Grupo Codorníu: Cava's Past and Present
Codorníu is Spain’s second biggest cava producer, after Freixenet, with a total production of 45 million bottles and has the largest underground cellars in the world, with 25 kilometres of caves distributed in 5 floors, housed in a Modernist building declared a historic artistic monument. The company, one of the most ancient in Europe, exports 45 per cent of its production to over 90 countries
The Codorníu family history has been traced back to the 16th Century, when they already owned machinery and equipment for making wine. Later, in 1659, the Codorníu and Raventós families came together through the marriage of Anna, eldest of the Codorníus, to Miquel Raventós. In 1872 José Raventós made the first bottles of the Spanish sparkling wine following the ‘traditional method’, having selected the three varieties that were to become the norm for cava. In 1894, Codorníu made its first exports to Cuba and Argentina, as well as earning high commendations in international contests. In 1897, the company was appointed to the Spanish Royal Household, and since then Codorníu makes a unique cuvée for La Zarzuela Palace.
1914 saw the birth of the Raimat project in the province of Lleida, where the stark earth provides grapes with outstanding bouquet and flavour. Construction of the grand wineries at Sant Sadurní d’Anoia was completed in 1915, following plans by Modernist architect Josep Puig i Cadafalch. In 1984 born Anna, a new cava made with Chardonnay grapes, a tribute to the heiress and last person in the family to bear the Codorníu name and in 2010 they elaborate the first white cava with the red variety Pinot Noir: Reina Mª Cristina Blanc de Noirs.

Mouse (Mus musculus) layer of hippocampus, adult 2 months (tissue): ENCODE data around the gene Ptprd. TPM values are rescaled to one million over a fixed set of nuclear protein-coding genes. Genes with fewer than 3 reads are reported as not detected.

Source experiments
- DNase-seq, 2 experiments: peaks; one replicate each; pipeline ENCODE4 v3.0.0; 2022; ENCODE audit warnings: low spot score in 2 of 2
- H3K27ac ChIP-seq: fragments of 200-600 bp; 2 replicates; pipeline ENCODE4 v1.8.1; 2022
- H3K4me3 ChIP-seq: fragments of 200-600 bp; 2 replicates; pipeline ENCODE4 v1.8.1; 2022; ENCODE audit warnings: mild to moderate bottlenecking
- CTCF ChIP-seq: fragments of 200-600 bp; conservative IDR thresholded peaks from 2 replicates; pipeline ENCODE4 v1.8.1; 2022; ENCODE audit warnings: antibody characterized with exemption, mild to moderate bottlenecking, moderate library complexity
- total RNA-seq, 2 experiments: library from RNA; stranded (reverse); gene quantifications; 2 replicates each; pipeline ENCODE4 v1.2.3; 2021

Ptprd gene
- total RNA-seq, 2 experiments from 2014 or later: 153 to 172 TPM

Ten wineries and business in 90 countries
Today, with nearly five centuries of tradition under their belt, Codorníu is still in the hands of the same family and stands as one of Europe’s prominent winemaking companies, with over 3,000 hectares of land under vines. Twenty years ago, Grupo Codorníu was made up of five wineries, but today, after a period of ambitious expansion, the company holds ten centres, making both cava and quality still wines: Codorníu (under Cava appellation), Raimat (Costers del Segre appellation), Bodegas Bilbaínas (Rioja and Cava appellations), Séptima (Mendoza, Argentina), Legaris (Ribera del Duero appellation), Artesa (Napa Valley, California), Bach (Penedés appellation), Nuviana (Valle del Cinca), Cellers Scala Dei (Priorato appellation) and Abadía de Poblet (Conca de Barberà appellation).
The Group exports 45 per cent of its production to over 90 countries and has overseas offices in Europe, Asia, North America and Latin America. Its main markets being United States of America, United Kingdom and Belgium.
Wine Tourism by small electric train
Grupo Codorníu is keen on promoting wine tourism. Back in the 1970s they appointed a PR team to welcome visitors to the wineries at Sant Sadurní d’Anoia. The Codorníu Cavas, which today receive 100,000 visitors a year, were declared National Heritage Site by King Juan Carlos I in 1976. During the visit, in addition to admiring the breathtaking architecture, cava enthusiasts can follow the entire winemaking process and even take an electric train ride through the five floors of underground cellars.
The Codorníu family history has been traced back to the 16th Century, when they already owned machinery and equipment for making wine